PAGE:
November 9, 2011
Teaching (or not Teaching) the Law of Invasive Species
A few days ago, the New York Times’ Green Blog ran an interesting little story about bullfrogs. The American bullfrog, it seems, is a particularly virulent invasive species, and the Times reported on a recent study had predicted expansions throughout much of Latin America, with ugly consequences for native species.
If you follow environmental news at all—particularly from smaller-market newspapers that cover issues of regional interest—you see a lot of stories like this. One day it’s bullfrogs in Latin America, then Eurasian milfoil in Midwestern lakes, then Burmese pythons in the Everglades, and once a month, it seems, it’s Asian carp on the cusp of a conquest of the Great Lakes. The newspapers aren’t covering these stories just because they’re colorful, though flying fish and giant pythons probably do make good copy. Instead, invasive species really are a pervasive and costly problem. Indeed, finding an ecosystem management controversy that doesn’t involve invasive species is something of a challenge—they were part of every major water controversy I worked on in my years in practice—and multiple studies have found that they’re a leading threat to biodiversity and the cause of billions of dollars in economic costs.
But while invasive species are just about everywhere, and are causing all sorts of problems, they aren’t in our casebooks. In a quick (and thoroughly unscientific) survey of the complementary copies clogging my bookshelves, I didn’t find one that includes any significant coverage of the law of invasive species. Scarcity remains a popular topic; endangered species are everywhere in our curricula. But discussions of problems of unwanted abundance are much harder to find, and I wonder why.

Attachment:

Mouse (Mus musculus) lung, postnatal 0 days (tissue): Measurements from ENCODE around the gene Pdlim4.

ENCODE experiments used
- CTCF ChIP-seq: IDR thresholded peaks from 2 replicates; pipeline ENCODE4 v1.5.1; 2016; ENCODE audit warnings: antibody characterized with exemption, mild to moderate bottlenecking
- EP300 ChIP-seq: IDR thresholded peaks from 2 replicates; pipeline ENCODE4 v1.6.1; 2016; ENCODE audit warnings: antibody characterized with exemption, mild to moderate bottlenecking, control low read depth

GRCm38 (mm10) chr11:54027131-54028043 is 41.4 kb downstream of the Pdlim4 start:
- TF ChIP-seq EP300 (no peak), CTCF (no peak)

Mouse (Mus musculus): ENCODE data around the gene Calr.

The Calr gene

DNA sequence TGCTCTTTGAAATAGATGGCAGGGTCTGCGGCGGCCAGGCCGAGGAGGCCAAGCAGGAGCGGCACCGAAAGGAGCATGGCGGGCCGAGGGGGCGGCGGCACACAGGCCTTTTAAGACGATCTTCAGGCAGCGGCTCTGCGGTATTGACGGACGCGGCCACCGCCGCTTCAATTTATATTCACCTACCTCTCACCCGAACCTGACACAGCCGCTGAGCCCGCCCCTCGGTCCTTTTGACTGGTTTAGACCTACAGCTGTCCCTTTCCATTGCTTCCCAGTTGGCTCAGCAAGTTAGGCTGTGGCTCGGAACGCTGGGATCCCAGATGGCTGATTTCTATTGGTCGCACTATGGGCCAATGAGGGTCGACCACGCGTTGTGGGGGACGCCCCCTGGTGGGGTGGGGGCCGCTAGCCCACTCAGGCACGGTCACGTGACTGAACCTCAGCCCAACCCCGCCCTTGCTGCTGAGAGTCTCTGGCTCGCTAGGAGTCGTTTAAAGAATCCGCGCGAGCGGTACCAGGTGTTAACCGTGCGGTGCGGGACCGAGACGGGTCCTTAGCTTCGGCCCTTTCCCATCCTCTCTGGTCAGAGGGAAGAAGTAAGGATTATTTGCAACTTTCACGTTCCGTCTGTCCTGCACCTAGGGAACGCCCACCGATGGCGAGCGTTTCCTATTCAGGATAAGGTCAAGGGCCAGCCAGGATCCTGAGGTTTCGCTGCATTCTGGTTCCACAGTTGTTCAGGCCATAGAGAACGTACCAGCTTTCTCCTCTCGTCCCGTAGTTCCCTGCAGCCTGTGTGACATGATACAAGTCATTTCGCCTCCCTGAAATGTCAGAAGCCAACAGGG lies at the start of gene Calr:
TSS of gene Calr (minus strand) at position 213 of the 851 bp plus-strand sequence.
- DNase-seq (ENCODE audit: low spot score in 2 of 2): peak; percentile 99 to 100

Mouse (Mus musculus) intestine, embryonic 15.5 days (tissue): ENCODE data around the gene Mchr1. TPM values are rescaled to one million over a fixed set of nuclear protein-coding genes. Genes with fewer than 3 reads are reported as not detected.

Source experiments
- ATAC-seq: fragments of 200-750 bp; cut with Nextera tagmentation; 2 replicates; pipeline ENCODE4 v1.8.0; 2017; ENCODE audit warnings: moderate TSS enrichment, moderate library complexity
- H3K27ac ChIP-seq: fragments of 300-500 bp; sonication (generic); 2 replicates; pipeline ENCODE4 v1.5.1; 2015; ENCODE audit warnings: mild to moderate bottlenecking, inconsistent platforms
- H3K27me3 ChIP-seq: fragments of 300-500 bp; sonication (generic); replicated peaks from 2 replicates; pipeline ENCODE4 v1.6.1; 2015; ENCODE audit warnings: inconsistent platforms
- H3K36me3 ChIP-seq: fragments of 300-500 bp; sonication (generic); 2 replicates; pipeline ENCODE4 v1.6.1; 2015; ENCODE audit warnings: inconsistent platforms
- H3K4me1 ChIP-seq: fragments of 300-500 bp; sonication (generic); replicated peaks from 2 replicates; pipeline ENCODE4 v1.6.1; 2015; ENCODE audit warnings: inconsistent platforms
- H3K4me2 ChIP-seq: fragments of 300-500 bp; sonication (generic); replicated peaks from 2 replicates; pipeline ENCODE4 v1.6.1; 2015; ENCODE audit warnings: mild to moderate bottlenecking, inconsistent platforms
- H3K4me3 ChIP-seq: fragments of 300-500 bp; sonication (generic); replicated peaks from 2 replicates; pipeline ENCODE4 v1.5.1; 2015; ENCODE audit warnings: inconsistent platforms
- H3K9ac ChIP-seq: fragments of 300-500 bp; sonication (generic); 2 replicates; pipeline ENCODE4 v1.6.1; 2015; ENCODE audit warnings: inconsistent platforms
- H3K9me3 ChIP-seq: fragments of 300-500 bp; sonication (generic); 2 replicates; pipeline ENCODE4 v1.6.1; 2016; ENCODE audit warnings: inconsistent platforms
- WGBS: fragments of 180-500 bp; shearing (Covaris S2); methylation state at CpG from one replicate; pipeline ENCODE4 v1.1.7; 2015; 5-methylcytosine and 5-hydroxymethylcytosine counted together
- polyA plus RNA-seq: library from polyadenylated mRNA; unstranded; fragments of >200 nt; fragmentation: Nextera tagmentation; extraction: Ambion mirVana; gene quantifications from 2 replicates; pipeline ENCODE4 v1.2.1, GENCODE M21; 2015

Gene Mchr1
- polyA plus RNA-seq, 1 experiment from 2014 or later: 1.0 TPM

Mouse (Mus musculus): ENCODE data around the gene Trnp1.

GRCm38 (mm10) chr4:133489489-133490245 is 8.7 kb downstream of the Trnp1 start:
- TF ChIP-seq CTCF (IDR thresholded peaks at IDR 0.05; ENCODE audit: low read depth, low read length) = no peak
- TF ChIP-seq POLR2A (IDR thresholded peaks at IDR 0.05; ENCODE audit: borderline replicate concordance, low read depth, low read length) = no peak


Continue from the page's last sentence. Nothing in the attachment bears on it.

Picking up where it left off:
A few answers leap to mind. Initially, any environmental, natural resources, or water casebook author faces a big challenge just fitting the traditional curriculum into a book, and many important subjects must get short shrift. Surely that’s a partial explanation, though I’m still curious why invasive species never seem to make the cut. Other possible reasons are the relatively small amount of federal law addressing invasive species and the apparent rarity, Asian carp aside, of invasive species litigation. But if the se are primary reasons, I wonder if the rarity of invasive species teaching becomes something of a self-fulfilling prophecy. Do we have a shortage of invasive species law, not because the problem is unimportant, but at least in small part because we don’t teach the subject, and do we not teach the subject because we have a shortage of law?
So, casebook authors and fellow professors, I’m curious: did you think about including invasive species in your environmental or natural resources casebook? Have you added the subject into any of your courses? If you’ve left it out, why? And are there books or materials out there (I make no claim to have read every environmental law casebook, so apologies if you’ve written some wonderful teaching materials that I’ve missed) that do address the subject?
November 9, 2011 | Permalink
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I enjoyed your post on invasive species. As a land protection attorney and environmental scholar, I subscribe to many online journals, blogs, and listservs that track invasive species. As you suggest, they are an enormous problem. My response thus far has been to address invasive species in law review articles, for example in "The Butterfly Effect: Conservation Easements, Climate Change, and Invasive Species," published in the Boston College Environmental Affairs Law Review and available for free download at: http://papers.ssrn.com/sol3/papers.cfm?abstract_id=1616364.
If you or any of our other colleagues on this blog are interested in collaborating with me on future law review articles or books, please do contact me at: email@example.com.
James L. Olmsted
Posted by: James L. Olmsted | Nov 13, 2011 8:37:11 AM